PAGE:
At the Deep Learning in Retail and Advertising Summit, leading minds working in AI from the likes of ASOS, Vodafone, Argos, WalmartLabs and many more came together to share their latest research and cutting-edge applications of AI and deep learning in e-commerce as well as optimisation behind the scenes in warehouses.

Joining us from Royal Mail was Kat James, Senior Data Scientist, who spoke about offline applications of recommender systems. I was fortunate enough to sit down with Kat and record an episode for the Women in AI Podcast, where we spoke about her current and past work, as well as her place in the industry more generally.

You can listen to the podcast here, and read a preview of the interview below:

Tell us a bit about your work at Royal Mail

I am a senior data scientist at Royal Mail and I’ve been there for about 9 months now. From a data perspective, Royal Mail is an absolutely fascinating organisation (and challenge). We are legally obliged to deliver approximately 50 million letters to 24k addresses 6 days a week within 1-3 working days. As you can imagine, we collect data from all stages of the operation so a lot of our work is around improving efficiency, working with tech such as IoT devices and vans and forecasting how the operation will perform in both the short and long term. It’s a hugely exciting challenge, but as you can imagine, no 2 days are the same.

How did you begin your work in AI and in recommender systems?

I completed my PhD in 2014 in statistical genomics, where I focussed on building statistical models to deal with the application of new sequencing techniques to rare tropical viral diseases (in my case HIV-2). At the time, I was aware of Data Science as a career option, but it was only when I started looking for my first position that I became aware of how closely aligned the skills I had from my PhD were to those needed to be a data scientist. My first role was at British Airways, where I was almost immediately given the challenge of personalising destination for marketing comms. This problem was best solved with a content-based recommender and it was love at first sight from then on!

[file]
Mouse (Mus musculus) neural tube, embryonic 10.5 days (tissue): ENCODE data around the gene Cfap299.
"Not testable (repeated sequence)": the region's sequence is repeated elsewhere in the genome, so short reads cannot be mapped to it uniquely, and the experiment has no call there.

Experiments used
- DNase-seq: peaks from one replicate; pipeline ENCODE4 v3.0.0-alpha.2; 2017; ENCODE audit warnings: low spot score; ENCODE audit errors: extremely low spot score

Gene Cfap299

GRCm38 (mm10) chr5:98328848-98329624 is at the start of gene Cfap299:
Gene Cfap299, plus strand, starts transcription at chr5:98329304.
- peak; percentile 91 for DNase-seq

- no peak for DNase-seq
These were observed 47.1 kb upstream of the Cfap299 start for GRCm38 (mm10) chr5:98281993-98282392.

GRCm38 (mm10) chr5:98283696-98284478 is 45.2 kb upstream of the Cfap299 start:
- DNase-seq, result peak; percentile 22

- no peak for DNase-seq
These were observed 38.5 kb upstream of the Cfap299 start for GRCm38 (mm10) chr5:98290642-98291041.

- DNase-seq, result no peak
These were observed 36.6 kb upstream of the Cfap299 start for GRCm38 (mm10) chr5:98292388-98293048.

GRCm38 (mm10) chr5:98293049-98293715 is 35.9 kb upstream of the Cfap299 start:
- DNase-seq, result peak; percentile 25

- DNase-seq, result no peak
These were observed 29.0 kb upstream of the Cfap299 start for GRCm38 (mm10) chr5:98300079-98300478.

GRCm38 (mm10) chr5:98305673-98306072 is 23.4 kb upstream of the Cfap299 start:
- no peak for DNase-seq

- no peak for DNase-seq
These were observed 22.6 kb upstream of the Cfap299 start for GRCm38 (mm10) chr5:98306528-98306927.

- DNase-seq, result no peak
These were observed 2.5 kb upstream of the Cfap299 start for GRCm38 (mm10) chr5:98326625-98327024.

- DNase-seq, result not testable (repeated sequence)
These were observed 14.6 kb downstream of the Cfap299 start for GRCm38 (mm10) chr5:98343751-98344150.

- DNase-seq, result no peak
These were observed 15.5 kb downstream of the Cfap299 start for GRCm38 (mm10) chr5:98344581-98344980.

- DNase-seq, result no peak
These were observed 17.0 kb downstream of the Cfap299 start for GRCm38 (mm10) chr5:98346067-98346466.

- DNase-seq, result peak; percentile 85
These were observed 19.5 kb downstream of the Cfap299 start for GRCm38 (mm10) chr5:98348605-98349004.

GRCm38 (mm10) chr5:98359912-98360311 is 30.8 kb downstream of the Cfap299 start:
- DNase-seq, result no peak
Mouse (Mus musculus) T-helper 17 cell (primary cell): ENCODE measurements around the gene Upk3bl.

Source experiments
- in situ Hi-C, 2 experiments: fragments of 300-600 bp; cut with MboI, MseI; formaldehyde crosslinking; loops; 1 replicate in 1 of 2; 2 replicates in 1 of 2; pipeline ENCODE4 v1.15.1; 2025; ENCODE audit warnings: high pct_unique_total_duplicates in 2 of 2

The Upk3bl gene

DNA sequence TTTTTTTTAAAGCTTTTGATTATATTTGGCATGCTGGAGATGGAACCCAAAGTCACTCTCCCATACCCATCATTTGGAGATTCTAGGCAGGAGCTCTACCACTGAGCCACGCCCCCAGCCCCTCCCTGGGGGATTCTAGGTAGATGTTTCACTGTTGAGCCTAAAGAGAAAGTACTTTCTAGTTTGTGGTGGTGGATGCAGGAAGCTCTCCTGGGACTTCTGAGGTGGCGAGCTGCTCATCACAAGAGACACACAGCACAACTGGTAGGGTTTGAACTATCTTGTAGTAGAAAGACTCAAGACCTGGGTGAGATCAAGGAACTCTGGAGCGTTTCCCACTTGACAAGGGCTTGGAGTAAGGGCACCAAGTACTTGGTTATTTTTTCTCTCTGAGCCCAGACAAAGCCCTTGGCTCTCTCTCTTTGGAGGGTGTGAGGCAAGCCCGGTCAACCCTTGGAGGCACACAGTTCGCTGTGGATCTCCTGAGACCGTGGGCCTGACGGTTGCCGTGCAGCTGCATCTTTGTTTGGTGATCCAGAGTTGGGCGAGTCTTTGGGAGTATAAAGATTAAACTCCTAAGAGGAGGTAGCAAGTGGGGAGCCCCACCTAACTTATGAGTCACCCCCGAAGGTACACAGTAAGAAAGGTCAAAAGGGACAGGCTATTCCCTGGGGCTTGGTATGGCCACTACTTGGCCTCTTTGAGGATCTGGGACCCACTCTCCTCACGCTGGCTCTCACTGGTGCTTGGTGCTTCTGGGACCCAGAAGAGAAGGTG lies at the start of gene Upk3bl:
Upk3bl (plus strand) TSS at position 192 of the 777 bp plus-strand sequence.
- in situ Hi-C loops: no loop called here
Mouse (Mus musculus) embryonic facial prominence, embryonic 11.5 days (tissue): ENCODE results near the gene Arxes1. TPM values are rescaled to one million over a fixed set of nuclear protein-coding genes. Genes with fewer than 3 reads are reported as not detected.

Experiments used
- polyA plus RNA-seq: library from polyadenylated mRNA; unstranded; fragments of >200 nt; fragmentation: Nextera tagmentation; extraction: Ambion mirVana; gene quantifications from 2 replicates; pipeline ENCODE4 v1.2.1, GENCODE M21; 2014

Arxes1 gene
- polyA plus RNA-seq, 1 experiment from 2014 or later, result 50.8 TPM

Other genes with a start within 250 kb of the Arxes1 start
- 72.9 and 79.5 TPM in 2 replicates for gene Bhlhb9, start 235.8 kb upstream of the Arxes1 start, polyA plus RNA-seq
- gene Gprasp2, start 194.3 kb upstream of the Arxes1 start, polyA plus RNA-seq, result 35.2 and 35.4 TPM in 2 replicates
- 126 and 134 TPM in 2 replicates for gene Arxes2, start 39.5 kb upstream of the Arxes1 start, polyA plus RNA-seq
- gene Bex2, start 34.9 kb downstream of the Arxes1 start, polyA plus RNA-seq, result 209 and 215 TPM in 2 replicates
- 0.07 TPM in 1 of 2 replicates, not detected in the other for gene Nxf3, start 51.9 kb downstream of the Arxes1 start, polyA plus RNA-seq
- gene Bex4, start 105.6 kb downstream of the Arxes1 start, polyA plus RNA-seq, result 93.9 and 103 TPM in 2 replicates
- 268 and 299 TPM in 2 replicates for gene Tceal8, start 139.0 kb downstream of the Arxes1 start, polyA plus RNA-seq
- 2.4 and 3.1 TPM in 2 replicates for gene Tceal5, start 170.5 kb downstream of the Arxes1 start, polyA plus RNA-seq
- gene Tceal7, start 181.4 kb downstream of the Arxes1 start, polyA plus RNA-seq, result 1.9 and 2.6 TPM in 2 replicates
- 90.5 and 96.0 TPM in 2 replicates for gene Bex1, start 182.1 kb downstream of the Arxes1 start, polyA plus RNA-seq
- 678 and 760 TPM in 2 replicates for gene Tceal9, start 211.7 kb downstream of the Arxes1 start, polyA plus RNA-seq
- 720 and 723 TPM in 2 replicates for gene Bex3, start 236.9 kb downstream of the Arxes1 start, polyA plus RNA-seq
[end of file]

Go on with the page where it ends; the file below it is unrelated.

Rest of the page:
You mentioned the content-based recommender you worked on at BA - when I think of these systems I think of online shopping, for TV and music suggestions etc., so how are you using them at Royal Mail?

We are playing about with where we can use them at Royal Mail at the moment. We have implemented a recommender system to help the B2B sales team, which is probably our most traditional use but we are also working on using recommenders as information filtering algorithms, hoping to simplify making data-driven decisions. We are a single company with 1400 delivery offices acting to a certain extent as single entities so thinking of each operational unit as a user allows us to develop recommenders to personalise how we are communicating data to colleagues.

What challenges are you currently facing in your work, and how is deep learning helping you solve them?

Our main challenge, which is probably relatively unique to RM is that we have too much data. There isn’t an area of the business that isn’t crying out for help from our team and combining advanced data science techniques and legacy systems is a constant challenge for us. Deep learning helps us to make sense of the huge amounts of data we have to play with, especially when faced with very diverse data streams and constantly changing requirements.

Hear Kat answer the following questions on the podcast:
  • What are AI’s implications for the retail industry as a whole?
  • Which other industries are you most excited so see implementing AI for a positive impact in the next 5 years?
  • What do you think we can do to encourage more girls into AI and deep learning?
  • What do you think the key skills are for a career in AI/DL?
  • What’s next for you?